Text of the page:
When you take photos, pick one that you think is the best for your goals on that shoot. If you don't get the picture you want because you didn't have another lens, learn from that and go out again some other time.
Spoiler alert: yes, it does. Your camera might see the composition you saw, but that's not always the case with lighting and colors. If you've ever taken a picture you thought was jaw-dropping, only to find that it looks nowhere near as good in the camera, you'll know what we mean.
Your lens can also determine how your photo looks. For example, some focal lengths might make a person's face look wider or narrower.
The settings you use can determine how accurate a picture is, too. If your ISO is too low, for example, your image will look darker than the scene was in front of you. When out taking pictures, remember that you can manipulate your camera to get the results you want.
If you want to get started with photography, it can feel disheartening to see people walking around with equipment worth thousands of dollars—especially if you don't have a big budget. Many people refuse to get started because they think what they've got is not good enough, meaning that the world misses out on seeing their art.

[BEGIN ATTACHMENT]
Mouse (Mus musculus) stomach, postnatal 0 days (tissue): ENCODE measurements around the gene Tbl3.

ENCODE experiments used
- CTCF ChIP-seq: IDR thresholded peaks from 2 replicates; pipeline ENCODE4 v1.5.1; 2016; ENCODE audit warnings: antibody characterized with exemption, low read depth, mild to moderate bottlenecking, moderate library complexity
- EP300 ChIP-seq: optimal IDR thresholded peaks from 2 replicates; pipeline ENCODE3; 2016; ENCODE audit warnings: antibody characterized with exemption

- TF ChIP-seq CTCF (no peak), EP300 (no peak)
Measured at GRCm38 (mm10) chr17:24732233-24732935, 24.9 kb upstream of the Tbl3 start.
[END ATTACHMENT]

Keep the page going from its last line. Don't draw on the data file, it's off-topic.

When you're at the start of your photography journey, the camera you have doesn't matter. Most smartphone cameras can take amazing shots, and you've always got one on you—so it makes sense to begin with that.
Related: iPhone Camera Settings You Must Master to Take Better Photos
Telling a story is just as important as the quality of your pictures. Start with your phone or the DSLR you've got in your garage, and slowly upgrade your gear when you know what you want.
Okay, so this is a paradox considering what we just said.
When you're getting started with photography, your gear doesn't matter—likewise, if you're not interested in anything more than capturing moments on your phone. But if you want to take things further and make a career out of taking photos, your gear will become essential at some stage.
The pricier cameras cost more for a reason. They take clear pictures, give you more options, and make your job easier. Don't worry if you can't afford more expensive gear for now, though; start with what you've got and put together a long-term saving plan.